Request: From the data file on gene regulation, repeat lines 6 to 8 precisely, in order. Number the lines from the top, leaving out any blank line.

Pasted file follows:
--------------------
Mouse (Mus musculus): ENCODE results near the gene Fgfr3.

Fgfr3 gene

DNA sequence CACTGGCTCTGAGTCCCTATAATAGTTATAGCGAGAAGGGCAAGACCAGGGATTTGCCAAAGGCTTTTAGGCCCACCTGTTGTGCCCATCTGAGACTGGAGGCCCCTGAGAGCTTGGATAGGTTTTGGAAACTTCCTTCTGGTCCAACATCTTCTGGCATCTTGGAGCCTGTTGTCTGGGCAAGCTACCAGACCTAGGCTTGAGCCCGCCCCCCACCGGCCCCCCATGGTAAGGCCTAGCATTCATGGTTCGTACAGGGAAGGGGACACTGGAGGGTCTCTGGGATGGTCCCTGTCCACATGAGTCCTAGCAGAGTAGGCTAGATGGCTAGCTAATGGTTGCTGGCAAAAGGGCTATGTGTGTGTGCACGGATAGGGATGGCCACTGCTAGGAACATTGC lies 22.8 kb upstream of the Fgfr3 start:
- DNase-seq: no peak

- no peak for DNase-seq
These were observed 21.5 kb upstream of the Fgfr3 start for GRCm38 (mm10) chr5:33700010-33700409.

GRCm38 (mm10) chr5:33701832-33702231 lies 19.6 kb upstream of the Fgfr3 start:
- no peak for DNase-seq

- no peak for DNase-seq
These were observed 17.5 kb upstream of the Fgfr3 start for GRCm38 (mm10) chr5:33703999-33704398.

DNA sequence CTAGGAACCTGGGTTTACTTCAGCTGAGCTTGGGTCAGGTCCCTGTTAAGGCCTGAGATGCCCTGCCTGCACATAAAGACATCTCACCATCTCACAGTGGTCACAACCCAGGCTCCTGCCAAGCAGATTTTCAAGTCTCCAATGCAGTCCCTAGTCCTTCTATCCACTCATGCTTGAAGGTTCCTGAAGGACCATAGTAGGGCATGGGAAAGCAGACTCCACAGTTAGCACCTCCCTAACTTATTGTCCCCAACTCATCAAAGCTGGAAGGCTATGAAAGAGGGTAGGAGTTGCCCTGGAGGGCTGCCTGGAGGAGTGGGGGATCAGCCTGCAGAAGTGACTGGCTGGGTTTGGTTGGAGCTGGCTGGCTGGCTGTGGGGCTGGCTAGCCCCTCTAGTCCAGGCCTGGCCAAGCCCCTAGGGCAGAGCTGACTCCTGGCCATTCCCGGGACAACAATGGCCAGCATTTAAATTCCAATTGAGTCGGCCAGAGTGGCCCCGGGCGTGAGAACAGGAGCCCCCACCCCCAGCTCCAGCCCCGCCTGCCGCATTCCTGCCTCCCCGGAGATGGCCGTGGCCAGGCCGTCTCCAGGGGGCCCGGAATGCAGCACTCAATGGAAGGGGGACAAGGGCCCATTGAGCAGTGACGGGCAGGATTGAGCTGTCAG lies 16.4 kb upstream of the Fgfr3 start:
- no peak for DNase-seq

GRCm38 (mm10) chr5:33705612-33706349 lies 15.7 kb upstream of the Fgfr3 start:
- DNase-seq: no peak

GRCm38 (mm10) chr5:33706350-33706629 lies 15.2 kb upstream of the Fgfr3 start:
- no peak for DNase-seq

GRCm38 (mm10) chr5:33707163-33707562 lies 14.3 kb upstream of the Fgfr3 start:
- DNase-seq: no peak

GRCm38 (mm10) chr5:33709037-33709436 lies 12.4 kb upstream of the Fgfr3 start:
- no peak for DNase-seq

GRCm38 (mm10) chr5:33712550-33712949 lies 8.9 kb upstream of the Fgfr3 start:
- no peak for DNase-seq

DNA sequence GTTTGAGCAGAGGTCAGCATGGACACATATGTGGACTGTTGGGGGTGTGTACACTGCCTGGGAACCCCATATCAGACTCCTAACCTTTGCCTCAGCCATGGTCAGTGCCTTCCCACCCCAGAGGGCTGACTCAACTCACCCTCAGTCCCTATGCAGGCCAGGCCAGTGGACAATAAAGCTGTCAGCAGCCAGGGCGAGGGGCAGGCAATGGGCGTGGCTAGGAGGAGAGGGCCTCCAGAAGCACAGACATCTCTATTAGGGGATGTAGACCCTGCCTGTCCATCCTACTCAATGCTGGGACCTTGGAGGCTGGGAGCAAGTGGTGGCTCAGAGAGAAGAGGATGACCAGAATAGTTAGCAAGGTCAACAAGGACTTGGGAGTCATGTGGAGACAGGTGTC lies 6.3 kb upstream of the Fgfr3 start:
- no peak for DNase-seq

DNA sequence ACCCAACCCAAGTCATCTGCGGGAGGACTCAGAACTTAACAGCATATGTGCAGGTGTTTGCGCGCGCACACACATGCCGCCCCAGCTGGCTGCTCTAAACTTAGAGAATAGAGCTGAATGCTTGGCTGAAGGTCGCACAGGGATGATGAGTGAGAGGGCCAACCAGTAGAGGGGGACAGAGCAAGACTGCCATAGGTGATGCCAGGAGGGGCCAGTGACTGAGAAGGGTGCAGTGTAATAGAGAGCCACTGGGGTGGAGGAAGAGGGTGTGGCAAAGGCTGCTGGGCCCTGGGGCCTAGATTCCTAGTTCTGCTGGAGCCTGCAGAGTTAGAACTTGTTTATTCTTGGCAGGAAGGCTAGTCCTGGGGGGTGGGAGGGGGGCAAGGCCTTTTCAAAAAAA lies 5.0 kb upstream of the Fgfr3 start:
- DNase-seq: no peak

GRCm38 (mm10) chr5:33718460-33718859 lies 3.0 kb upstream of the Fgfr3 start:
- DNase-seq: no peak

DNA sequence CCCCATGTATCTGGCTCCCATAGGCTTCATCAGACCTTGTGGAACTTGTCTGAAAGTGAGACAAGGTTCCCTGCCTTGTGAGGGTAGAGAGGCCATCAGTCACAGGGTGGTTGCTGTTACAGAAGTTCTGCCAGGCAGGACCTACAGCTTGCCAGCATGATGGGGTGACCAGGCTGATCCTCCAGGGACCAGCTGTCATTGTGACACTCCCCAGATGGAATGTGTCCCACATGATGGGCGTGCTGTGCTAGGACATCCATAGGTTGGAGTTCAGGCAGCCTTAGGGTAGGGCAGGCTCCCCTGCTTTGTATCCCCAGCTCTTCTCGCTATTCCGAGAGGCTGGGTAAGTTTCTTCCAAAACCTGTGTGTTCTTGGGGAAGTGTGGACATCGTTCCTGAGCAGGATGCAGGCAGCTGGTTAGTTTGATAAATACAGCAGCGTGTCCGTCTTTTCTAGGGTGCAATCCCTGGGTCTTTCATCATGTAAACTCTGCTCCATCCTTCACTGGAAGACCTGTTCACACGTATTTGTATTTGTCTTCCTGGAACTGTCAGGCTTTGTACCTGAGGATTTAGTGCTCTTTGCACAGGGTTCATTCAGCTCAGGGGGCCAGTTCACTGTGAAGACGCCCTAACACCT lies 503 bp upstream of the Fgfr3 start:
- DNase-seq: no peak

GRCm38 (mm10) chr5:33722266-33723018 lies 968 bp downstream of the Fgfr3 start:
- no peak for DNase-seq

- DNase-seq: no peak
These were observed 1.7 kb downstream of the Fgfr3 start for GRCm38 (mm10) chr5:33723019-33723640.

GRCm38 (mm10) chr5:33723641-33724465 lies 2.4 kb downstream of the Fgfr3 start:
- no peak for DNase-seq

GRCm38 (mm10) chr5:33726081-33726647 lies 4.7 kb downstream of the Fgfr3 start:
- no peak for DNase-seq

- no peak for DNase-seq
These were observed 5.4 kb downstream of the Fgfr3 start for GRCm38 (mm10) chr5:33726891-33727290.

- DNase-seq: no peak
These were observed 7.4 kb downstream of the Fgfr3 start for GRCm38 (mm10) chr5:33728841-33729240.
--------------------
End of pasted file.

These were observed 21.5 kb upstream of the Fgfr3 start for GRCm38 (mm10) chr5:33700010-33700409.

GRCm38 (mm10) chr5:33701832-33702231 lies 19.6 kb upstream of the Fgfr3 start:
- no peak for DNase-seq